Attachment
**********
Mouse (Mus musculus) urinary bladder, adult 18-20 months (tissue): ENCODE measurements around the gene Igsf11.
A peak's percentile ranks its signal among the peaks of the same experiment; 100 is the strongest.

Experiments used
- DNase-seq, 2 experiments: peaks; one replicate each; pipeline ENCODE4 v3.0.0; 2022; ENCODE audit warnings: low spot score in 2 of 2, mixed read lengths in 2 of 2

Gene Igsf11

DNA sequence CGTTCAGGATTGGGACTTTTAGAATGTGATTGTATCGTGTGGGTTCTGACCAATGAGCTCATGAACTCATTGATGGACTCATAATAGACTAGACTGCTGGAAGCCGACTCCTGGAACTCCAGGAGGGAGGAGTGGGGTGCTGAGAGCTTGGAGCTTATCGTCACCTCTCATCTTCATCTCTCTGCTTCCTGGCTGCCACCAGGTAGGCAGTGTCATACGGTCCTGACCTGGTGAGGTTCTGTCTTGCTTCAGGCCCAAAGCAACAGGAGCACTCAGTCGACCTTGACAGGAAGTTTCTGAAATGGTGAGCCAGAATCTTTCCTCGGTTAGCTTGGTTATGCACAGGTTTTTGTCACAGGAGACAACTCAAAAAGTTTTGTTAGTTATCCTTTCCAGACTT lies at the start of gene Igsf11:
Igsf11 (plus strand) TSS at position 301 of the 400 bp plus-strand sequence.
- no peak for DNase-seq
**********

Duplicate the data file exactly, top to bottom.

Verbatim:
Mouse (Mus musculus) urinary bladder, adult 18-20 months (tissue): ENCODE measurements around the gene Igsf11.
A peak's percentile ranks its signal among the peaks of the same experiment; 100 is the strongest.

Experiments used
- DNase-seq, 2 experiments: peaks; one replicate each; pipeline ENCODE4 v3.0.0; 2022; ENCODE audit warnings: low spot score in 2 of 2, mixed read lengths in 2 of 2

Gene Igsf11

DNA sequence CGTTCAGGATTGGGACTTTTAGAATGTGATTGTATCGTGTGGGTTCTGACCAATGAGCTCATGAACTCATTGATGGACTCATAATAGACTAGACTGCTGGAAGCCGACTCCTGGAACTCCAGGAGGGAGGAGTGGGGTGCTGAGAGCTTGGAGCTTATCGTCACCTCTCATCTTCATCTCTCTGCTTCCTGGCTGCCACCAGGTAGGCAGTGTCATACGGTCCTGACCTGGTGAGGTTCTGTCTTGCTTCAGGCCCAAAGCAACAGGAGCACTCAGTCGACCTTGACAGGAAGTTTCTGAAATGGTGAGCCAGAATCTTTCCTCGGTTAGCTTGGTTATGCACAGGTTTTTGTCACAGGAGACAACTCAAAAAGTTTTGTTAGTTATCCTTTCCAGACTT lies at the start of gene Igsf11:
Igsf11 (plus strand) TSS at position 301 of the 400 bp plus-strand sequence.
- no peak for DNase-seq